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What Great Educators Do Differently

Over the weekend, I had the opportunity to attend the inaugural What Great Educators Do Differently Conference in Chicago. There were so many fantastic educators at this event willing to share their expertise related to teaching, learning, leadership, technology, and making connections. After attending various sessions facilitated by Paul Solarz, Dwight Carter, Amber Teamann, Angela Maiers, and having conversations with other participants, I have developed a list of what I feel great educators do differently. The list and descriptions will not seem mind-boggling in any way; however, I believe that truly great educators do these things consistently within their daily practices.


Great educators know their strengths and where they can grow:

I have faced a hard truth over the past four years serving in my role as elementary principal of two schools: I cannot be everything to everybody. That is a tough pill for me to swallow because I am a helper by nature. I know that I am surrounded by an incredible amount of talent in many areas, and have realized that it is my responsibility to leverage strengths while placing people in positions where they can thrive. Great educators find a way to surround themselves with people who will make up for their deficiencies and continue to move the organization forward.


Great educators are excellent time managers:

There doesn't seem to be enough hours in the day to accomplish everything that we would like. Great educators are intentional with their actions, constantly prioritize their tasks, and delegate responsibilities to continually build the capacity of others. Great educators also understand their appropriate life fit by investing appropriate time at home and school.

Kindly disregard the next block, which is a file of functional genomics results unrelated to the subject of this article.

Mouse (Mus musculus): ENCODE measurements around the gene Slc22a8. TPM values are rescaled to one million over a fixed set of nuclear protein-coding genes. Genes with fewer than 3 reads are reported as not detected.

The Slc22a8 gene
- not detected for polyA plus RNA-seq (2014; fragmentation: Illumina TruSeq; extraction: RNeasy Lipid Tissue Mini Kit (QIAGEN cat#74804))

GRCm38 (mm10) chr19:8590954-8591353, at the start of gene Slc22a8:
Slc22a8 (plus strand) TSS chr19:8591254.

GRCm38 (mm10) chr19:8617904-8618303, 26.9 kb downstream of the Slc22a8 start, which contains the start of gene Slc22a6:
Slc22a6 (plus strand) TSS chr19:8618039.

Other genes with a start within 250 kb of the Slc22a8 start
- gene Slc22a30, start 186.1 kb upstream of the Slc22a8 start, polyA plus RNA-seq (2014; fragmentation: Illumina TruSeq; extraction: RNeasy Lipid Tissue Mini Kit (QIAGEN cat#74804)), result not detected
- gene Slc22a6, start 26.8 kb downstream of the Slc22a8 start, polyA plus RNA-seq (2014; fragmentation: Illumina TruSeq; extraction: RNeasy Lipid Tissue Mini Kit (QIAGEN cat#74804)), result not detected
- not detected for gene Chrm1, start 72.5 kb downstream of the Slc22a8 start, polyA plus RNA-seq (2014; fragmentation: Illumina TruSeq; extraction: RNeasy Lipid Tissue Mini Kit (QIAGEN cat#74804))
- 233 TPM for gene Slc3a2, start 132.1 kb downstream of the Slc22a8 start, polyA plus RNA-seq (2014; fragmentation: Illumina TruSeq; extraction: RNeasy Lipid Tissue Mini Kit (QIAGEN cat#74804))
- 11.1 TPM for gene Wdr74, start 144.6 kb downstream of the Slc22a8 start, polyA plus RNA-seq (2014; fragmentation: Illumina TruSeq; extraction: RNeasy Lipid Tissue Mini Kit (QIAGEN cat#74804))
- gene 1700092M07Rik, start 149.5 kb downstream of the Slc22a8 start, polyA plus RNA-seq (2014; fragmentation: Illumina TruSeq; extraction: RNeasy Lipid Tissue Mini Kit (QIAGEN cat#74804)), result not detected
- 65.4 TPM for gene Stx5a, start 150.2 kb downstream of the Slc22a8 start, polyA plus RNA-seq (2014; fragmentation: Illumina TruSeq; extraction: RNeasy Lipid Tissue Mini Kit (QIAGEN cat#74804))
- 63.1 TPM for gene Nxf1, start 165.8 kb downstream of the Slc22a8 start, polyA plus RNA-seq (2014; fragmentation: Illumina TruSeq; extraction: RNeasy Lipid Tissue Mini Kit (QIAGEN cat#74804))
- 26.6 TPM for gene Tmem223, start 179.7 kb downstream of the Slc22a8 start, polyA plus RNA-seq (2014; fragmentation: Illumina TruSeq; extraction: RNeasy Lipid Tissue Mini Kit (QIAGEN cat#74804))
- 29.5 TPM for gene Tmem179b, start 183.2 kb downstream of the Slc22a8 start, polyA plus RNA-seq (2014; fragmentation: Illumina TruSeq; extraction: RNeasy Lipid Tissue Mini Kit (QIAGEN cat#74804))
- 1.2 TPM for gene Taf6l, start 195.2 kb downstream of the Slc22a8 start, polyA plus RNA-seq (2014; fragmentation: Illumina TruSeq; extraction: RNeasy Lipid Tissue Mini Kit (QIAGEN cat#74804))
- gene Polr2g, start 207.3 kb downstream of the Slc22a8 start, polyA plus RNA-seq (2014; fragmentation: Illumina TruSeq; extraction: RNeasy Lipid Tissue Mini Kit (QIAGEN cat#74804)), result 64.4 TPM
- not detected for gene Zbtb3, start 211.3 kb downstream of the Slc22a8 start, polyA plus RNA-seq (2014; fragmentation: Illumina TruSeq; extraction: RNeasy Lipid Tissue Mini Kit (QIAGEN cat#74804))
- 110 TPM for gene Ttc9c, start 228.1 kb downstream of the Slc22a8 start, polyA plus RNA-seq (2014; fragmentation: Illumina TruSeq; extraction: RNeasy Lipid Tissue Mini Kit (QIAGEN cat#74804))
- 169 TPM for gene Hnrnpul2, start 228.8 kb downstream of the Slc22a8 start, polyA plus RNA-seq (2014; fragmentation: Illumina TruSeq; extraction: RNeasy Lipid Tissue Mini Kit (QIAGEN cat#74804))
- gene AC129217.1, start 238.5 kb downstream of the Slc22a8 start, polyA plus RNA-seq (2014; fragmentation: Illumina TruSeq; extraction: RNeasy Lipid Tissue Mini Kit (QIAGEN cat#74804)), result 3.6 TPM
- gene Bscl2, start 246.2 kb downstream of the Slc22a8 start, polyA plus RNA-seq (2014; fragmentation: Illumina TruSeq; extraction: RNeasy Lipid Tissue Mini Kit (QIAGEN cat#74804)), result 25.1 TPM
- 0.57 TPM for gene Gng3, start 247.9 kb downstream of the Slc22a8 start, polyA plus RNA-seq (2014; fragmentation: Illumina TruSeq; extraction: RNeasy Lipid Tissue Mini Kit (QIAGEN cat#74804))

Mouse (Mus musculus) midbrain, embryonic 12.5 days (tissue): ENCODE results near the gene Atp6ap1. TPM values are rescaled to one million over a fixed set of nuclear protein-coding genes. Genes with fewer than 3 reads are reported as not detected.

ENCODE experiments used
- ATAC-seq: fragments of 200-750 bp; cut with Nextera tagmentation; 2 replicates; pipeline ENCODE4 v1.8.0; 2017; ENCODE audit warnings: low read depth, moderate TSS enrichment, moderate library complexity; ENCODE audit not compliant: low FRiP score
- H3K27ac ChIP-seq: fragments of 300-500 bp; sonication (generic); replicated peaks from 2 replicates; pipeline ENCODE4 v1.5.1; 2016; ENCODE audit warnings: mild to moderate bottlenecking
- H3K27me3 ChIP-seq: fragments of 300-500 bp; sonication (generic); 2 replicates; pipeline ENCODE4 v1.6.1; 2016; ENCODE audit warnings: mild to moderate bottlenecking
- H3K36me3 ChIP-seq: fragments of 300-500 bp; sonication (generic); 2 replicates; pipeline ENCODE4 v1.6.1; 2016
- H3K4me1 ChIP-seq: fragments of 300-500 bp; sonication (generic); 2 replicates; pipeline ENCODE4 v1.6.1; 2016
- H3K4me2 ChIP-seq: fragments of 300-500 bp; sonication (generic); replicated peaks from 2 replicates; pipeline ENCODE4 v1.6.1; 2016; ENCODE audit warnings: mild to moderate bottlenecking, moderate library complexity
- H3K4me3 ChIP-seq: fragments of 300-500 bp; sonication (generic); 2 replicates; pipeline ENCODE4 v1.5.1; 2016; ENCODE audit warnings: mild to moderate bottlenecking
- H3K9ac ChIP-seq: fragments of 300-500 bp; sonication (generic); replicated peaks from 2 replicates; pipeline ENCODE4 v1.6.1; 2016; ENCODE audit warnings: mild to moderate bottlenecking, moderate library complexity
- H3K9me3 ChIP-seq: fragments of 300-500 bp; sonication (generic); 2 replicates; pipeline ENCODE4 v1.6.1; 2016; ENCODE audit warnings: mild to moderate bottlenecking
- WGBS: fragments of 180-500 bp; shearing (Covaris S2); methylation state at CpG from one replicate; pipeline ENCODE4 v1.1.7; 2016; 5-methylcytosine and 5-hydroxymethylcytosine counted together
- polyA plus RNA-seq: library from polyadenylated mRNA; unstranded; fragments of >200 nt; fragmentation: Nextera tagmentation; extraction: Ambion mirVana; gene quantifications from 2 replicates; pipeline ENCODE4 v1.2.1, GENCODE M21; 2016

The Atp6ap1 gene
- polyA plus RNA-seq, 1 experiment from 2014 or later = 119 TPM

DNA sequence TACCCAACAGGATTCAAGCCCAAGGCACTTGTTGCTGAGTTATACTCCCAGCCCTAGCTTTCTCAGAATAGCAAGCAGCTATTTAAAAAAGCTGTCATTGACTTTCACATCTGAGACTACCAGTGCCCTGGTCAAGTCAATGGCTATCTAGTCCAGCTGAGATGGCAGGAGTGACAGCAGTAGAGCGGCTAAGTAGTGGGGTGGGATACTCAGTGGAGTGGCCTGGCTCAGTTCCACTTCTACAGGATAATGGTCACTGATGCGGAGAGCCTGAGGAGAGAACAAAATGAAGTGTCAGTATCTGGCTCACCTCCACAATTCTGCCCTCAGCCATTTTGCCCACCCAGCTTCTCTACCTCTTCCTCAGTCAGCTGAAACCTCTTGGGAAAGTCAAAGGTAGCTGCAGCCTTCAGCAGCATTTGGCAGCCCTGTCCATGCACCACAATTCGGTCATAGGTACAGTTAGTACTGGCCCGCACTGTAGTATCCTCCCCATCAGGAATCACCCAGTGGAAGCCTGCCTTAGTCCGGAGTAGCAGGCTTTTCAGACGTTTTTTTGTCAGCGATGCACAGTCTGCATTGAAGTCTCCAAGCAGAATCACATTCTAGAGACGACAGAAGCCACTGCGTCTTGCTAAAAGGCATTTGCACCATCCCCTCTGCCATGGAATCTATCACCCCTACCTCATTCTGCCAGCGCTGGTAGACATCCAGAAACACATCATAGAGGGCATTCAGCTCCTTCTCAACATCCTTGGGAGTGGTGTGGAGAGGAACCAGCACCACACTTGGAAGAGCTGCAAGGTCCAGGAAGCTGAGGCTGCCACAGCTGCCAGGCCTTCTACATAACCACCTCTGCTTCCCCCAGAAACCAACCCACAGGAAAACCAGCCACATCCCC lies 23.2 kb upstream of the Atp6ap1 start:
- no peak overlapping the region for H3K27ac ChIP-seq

Great educators ensure actions mirror beliefs:

When we have a true understanding of what we stand for and what we believe in, daily decisions and actions are much clearer. It is critical to understand what we are all about as individuals and organizations, but even more important to ensure daily actions and decisions are aligned to this set of beliefs. Great educators model the way.


Great educators understand what it is like to walk in the shoes of another: As educators, we are in a people business and the quality of our people determines the success of our schools. Many groups of people bring different personalities, circumstances, challenges, and so forth. Great educators realize that everyone adds value to the system and are able to understand the perspectives of others. Great educators treat all people as if they are good, assume the best of intentions at all times, and understand that everybody has a story.


Great educators connect to get better:

We cannot do it alone; developing students is just too important to do in isolation. Great educators connect, collaborate, and learn from those inside and outside of their settings. There are so many tools and platforms that we can utilize to establish connections with those in our personal learning networks whether that is Twitter, Voxer, Facebook, blogs, Google+, or professional conferences. Great educators realize that it is not about the tool, rather it is about the connection and the commitment to learn with a community of people focused on doing what is best for students.

What would you add?

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